Oedipus was a proud man. After all, who wouldn’t be proud of defeating a Sphinx who was terrorizing an entire city. Ultimately, this pride he had within had eventually led to his downfall. This idea is supported by the Chorus’ direct quote on page 61 of Oedipus Rex. Here, the chorus says,” The man who goes his way/ Overbearing in word and deed,/ Who fears no justice,/ Honors no temples of the gods-/ May an evil destiny seize him/ And punish his ill-starred pride…” This means that Oedipus, the one being mentioned in the quote, has too much pride and that he should be punished for it, which clearly demonstrates how his hubris leads to his demise.
Though Oedipus has a temper, it is influenced by his hubris, which is another reason why Oedipus’ hubris is his hamartia. An example of this is his altercation with the blind prophet known as Tiresias. Oedipus has a heated argument with the infallible Tiresias when he tells Oedipus that he is the one who murdered the previous king, Laius. With this accusation, Oedipus becomes enraged because he held so much pride that this statement seemed so absurd. Oedipus, in his enraged state, says,”… That riddle/ was not for anyone who came along to answer- it/ called for prophetic insight. But you didn’t come/ forward, you offered no answer told you by the/ birds or the gods. No. I came, know-nothing/ Oedipus, I stopped the Sphinx. I answered the riddle/ with my own intelligence…” This insult sprouted from the anger within... [continues]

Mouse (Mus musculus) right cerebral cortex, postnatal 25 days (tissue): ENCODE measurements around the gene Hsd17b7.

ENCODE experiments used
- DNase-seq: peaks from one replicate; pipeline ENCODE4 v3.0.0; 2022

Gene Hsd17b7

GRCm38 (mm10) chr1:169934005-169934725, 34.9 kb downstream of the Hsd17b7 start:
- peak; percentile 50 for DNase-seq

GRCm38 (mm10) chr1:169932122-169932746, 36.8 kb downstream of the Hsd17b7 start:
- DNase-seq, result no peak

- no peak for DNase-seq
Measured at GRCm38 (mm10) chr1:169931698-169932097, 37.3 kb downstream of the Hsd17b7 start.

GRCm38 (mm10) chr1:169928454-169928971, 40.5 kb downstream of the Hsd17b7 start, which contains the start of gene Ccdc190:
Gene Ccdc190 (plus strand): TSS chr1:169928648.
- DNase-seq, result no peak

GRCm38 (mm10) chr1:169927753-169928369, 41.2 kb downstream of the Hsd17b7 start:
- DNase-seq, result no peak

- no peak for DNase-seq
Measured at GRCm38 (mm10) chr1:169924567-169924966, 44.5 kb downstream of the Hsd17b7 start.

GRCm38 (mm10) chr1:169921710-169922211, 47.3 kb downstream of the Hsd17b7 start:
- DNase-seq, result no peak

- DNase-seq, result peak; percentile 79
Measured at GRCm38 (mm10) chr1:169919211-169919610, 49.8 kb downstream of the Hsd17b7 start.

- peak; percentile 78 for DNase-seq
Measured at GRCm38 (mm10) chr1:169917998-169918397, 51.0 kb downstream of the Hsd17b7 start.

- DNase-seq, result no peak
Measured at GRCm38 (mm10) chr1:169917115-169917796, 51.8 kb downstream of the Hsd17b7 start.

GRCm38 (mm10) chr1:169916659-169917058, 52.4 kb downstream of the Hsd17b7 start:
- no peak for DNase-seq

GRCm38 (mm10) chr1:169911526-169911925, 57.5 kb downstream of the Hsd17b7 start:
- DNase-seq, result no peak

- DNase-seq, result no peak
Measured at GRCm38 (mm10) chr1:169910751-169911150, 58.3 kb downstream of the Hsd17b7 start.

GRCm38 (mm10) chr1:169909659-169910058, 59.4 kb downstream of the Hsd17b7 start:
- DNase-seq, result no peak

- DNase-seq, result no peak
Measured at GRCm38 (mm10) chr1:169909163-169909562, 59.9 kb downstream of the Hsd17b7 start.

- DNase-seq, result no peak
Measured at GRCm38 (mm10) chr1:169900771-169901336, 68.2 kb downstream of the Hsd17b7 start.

Cite This Essay
(2011, 03). Oedipus' Hamartia. StudyMode.com. Retrieved 03, 2011, from http://www.studymode.com/essays/Oedipus%27-Hamartia-615201.html
"Oedipus' Hamartia" StudyMode.com. 03 2011. 2011. 03 2011 <http://www.studymode.com/essays/Oedipus%27-Hamartia-615201.html>.
- MLA 7
"Oedipus' Hamartia." StudyMode.com. StudyMode.com, 03 2011. Web. 03 2011. <http://www.studymode.com/essays/Oedipus%27-Hamartia-615201.html>.
"Oedipus' Hamartia." StudyMode.com. 03, 2011. Accessed 03, 2011. http://www.studymode.com/essays/Oedipus%27-Hamartia-615201.html.